Four Ways Medical Communications Can Address Racial and Ethnic Disparities

The impact of racism on medicine has frequently been the subject of headlines over the past few years, particularly during the COVID-19 pandemic, when federal regulators pushed for more inclusive enrollment in the vaccine trials, and societal calls to action to address systemic and structural racism became loud and clear.

As medical communications professionals, what can we do to help promote racial and ethnic diversity in medicine?

1. Follow updated guidelines on the reporting of race and ethnicity in medical and science journals

When we create content for our clients, the AMA Manual of Style: A Guide for Authors and Editors serves as the cornerstone for our deliverables. In 2021, the AMA Manual of Style published updated guidance on reporting race and ethnicity, specifically in the 11.12.3 Race and Ethnicity subsection. This guidance is freely available on the JAMA website, in the AMA Manual Style, and in the JAMA Network journals’ Instructions for Authors. It specifies that the language and terminology used in medical journals must be clear, precise, and accurate to ensure equity, fairness, and consistency in reporting of race and ethnicity.

Topics addressed in the guidance include how to report demographic information in research articles, use of racial and ethnic collective terms, capitalization, adjectives, geographic origin and regionalization considerations, and abbreviations. Specific examples are included to ensure appropriate implementation.

It is important to acknowledge that this reporting should also be accompanied by other sociodemographic factors and social determinants, including concerns about racism, disparities, and inequities, and how these intersect with race and ethnicity.

2. Promote transparency and accountability with our clients to ensure adequate representation

While our clients bear the majority of the responsibility in ensuring that the right research questions are being asked, the appropriate populations are being engaged and considered in study design, the study participants are being recruited and retained, and the appropriate analysis and reporting of results are occurring, we can ensure that all of these research findings and the steps in the process are communicated clearly and appropriately.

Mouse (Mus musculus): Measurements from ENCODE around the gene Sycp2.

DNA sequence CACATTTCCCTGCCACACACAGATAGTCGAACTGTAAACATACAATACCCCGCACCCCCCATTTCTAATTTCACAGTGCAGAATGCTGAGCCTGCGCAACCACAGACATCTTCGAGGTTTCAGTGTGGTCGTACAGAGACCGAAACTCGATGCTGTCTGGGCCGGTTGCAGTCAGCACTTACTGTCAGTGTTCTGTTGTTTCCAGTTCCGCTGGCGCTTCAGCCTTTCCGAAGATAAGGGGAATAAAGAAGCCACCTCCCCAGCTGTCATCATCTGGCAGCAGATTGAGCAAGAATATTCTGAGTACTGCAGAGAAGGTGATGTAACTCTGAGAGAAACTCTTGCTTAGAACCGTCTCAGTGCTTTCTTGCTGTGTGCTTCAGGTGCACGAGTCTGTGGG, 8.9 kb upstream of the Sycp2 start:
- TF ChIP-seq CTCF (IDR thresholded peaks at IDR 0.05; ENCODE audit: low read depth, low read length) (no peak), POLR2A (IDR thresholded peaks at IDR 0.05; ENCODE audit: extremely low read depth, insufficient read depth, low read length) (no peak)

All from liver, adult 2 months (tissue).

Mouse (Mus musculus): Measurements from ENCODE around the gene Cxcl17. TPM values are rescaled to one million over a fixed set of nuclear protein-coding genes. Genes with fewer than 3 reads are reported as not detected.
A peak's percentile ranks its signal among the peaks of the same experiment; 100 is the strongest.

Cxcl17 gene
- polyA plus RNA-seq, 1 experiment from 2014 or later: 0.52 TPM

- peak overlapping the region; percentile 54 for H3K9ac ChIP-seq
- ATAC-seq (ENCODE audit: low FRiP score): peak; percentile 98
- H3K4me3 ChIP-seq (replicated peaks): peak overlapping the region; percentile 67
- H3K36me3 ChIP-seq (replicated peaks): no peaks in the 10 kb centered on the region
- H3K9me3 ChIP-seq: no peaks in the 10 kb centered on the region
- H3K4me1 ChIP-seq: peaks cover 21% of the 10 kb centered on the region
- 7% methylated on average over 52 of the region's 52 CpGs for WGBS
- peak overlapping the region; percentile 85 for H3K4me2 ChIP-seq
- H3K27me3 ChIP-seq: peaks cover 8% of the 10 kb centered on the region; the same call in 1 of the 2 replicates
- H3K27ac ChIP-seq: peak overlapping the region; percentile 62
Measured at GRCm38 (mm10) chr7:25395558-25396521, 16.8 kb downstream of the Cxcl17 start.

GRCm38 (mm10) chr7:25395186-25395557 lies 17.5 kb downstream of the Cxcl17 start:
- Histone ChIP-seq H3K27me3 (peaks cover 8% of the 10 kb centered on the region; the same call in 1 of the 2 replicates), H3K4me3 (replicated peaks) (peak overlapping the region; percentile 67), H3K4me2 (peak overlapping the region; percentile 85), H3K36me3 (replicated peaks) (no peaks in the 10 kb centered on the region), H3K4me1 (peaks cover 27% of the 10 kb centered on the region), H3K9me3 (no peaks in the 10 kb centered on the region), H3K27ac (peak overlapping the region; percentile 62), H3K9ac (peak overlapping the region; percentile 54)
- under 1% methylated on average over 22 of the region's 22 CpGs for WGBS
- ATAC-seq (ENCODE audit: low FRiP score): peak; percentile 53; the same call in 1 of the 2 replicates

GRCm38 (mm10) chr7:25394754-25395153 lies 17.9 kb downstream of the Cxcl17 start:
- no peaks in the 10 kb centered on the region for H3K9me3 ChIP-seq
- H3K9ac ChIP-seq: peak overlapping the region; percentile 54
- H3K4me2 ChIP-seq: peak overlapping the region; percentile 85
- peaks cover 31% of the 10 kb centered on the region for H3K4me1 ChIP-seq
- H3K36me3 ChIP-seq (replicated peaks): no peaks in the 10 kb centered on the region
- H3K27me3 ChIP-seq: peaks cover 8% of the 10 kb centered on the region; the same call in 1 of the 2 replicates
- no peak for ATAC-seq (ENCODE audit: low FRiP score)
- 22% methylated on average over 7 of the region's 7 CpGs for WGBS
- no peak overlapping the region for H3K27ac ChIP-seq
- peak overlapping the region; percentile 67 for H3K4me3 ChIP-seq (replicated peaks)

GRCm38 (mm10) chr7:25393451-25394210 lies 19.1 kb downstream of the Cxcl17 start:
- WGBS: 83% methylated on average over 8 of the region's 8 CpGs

Medical journals often serve as the final checkpoint in releasing scientific findings to the public that influence clinical practice and advance human health. Recognizing this important role, the New England Journal of Medicine announced the requirement of a supplementary table for research articles to encourage authors to ensure more diversity, inclusion, and equity in their study populations. By implementing these standards in publication practices and adhering to these guidelines with our clients, we can pave the way for more inclusive research.

Our organizations themselves can also facilitate a more diverse and inclusive environment through our own hiring and recruitment processes to ensure that we employ individuals across all backgrounds.

3. Provide education on the role of race and ethnicity in medicine and clinical practice, including the use of race correction algorithms

Although race is a social, not biological, construct, it nonetheless may factor into medical decisions and patient outcomes. Race correction refers to the inclusion of a patient’s race in scientific algorithms and practice guidelines. According to the New England Journal of Medicine, the use of such algorithms risks embedding race into the data used to inform treatment decisions, which further propagates race-based medicine and could amplify race-based medical inequities. Such algorithms are used in nephrology, cardiology, obstetrics, urology, endocrinology, pulmonology, and oncology.